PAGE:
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As secluded habitats disappear, the generally non-aggressive bears are moving into more interaction with humans.
In southeast tennessee, black bears are venturing out of the Appalachians and westward toward populated cities and towns. In Virginia, they now live in 92 of the state’s 95 counties. And in western North Carolina, they are moving away from their longtime, secluded habitats and into suburban back yards.
Once rarely seen by humans, and usually only in the Great Smoky Mountains and Shenandoah National Park, black bears are becoming more prevalent in or near residential areas across the Southeast.
“They’re adapting to more populated areas, and they’re finally reaching a population to where they’re expanding from the areas where they were hidden for a long time,” says Larry Beane, an interpretive park ranger at Little River Canyon Preserve near Fort Payne, Ala., who grew up near North Carolina’s Pisgah National Forest.
“The more [people] logged there and the more they moved people in there, and the more people passed through, hiking, camping, running their four-wheelers and motorcycles, the more those bears said, ‘Hey, I’m gonna go find somewhere else,’” says Beane of the bears’ steady departure from his old stomping grounds in North Carolina.
Although the mammals are becoming increasingly common at Little River Canyon Preserve – picnickers have spotted them hovering nearby, and one amateur photographer captured a mama bear and three cubs crossing a field – Beane admits he has never seen one there in his 20 years on the job. “The bears are still pretty spooked around people,” he says. “Of course, a scared animal can be a problem too, but they’re more interested in getting away most of the time.”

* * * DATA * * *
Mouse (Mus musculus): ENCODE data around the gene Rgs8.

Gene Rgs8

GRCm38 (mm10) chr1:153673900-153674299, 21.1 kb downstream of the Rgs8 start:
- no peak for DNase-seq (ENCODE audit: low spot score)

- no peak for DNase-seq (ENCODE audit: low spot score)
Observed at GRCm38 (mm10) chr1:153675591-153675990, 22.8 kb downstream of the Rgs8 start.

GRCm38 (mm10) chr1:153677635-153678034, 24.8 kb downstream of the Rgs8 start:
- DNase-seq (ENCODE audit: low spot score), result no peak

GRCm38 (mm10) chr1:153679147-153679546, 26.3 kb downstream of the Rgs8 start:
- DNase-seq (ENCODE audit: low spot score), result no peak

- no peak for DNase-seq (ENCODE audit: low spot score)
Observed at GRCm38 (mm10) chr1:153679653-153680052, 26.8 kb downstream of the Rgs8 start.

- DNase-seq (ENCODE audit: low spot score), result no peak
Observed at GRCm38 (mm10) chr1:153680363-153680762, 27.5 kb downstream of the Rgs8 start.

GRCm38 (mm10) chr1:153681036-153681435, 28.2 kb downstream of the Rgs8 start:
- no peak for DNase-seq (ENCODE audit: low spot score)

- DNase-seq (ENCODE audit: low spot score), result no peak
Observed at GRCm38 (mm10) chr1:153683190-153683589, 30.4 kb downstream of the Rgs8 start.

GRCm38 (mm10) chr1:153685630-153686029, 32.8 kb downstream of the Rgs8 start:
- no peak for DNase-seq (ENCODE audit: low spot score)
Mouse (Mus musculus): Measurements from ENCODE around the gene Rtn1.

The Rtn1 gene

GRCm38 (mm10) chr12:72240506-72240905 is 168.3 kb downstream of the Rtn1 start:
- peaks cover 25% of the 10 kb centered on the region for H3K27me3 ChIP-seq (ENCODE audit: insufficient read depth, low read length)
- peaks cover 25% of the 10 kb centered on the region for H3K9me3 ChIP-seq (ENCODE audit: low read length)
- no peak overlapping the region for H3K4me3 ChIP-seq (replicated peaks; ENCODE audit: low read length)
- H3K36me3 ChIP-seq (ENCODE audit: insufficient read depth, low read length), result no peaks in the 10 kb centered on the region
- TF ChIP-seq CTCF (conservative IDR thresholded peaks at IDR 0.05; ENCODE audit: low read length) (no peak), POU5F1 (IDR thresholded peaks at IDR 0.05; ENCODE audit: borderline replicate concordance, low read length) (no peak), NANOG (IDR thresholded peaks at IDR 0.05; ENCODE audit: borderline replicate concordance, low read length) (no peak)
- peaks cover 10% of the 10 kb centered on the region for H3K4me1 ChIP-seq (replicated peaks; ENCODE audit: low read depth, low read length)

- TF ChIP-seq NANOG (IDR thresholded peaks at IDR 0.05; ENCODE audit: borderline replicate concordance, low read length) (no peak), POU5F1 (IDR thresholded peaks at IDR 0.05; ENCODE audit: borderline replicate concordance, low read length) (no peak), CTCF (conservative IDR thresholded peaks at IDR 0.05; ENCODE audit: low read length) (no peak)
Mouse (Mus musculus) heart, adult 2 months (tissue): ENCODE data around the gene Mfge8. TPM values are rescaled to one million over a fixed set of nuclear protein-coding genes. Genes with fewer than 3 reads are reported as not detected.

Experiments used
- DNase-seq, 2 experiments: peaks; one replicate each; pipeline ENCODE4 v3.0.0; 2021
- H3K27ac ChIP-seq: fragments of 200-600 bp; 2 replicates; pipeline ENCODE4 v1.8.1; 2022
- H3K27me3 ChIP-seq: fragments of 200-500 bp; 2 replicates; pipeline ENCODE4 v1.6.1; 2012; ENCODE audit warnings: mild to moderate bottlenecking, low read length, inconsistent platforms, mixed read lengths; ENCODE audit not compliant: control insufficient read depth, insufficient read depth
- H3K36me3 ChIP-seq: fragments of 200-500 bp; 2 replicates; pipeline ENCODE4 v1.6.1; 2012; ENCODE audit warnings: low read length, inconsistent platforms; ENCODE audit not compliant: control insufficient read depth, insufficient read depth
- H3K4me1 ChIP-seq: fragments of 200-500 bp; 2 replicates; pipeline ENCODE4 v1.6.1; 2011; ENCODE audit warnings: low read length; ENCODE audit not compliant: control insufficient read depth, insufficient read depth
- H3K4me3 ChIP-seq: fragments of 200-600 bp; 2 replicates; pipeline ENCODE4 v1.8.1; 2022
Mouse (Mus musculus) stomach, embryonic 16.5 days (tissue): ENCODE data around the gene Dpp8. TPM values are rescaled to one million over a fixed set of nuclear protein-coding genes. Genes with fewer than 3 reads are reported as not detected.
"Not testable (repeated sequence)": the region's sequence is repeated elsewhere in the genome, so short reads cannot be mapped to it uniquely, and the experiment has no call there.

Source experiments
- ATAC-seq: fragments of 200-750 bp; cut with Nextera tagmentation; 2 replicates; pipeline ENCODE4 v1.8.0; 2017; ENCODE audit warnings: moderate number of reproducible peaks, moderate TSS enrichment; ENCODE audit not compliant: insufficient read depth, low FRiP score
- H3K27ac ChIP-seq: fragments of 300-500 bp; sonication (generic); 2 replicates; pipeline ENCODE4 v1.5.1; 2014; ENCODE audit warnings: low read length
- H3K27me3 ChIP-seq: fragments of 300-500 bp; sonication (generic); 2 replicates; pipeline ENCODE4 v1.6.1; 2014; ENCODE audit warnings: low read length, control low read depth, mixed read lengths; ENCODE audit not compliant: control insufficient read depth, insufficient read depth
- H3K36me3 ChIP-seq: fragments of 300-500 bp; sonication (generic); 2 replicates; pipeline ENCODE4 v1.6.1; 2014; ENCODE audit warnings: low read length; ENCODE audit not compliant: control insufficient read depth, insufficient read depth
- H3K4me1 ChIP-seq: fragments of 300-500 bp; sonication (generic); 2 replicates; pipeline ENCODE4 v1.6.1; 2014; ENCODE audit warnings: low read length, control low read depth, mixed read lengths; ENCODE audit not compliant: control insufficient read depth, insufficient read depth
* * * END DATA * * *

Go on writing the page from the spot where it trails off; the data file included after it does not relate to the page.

The estimated 25 or 30 black bears that now roam the Little River preserve and surrounding neighborhoods are part of a statewide study conducted by Auburn University to determine just how many there are, and where. In November, researchers began tagging the animals and outfitting some with GPS collars.
The main reason bears are venturing into the suburbs is simple, says Beane: dinner. “The biggest thing is: Don’t leave food out for them,” he says. “They’ll pass through if you don’t have anything attractive for them.”
In the spring, the bears emerge from their dens, give birth and start searching for something to eat – at the same time more people are heading outdoors. Unlike grizzlies, black bears are generally not aggressive but can turn confrontational if they feel threatened or cornered into defending their babies. Beane advises campers to store food in closed containers and hang them high between two trees. He also warns hikers and curious nature lovers to use common sense.
“Don’t turn your back to take a selfie with a bear close behind you, especially if it’s looking at you,” he says. Keep your distance and don’t make eye contact with it, either, even through a camera lens, because staring may be interpreted as a challenge.
While mystery and fear still surround many suburban bear sightings, some people who live near the Little River preserve hope the bears stay. “They’re proud that this area is a home for an animal that, in many places, has been hunted out,” says Beane. “There are a few [local residents] who are hoping that bear sightings become as regular as in the Great Smokies.”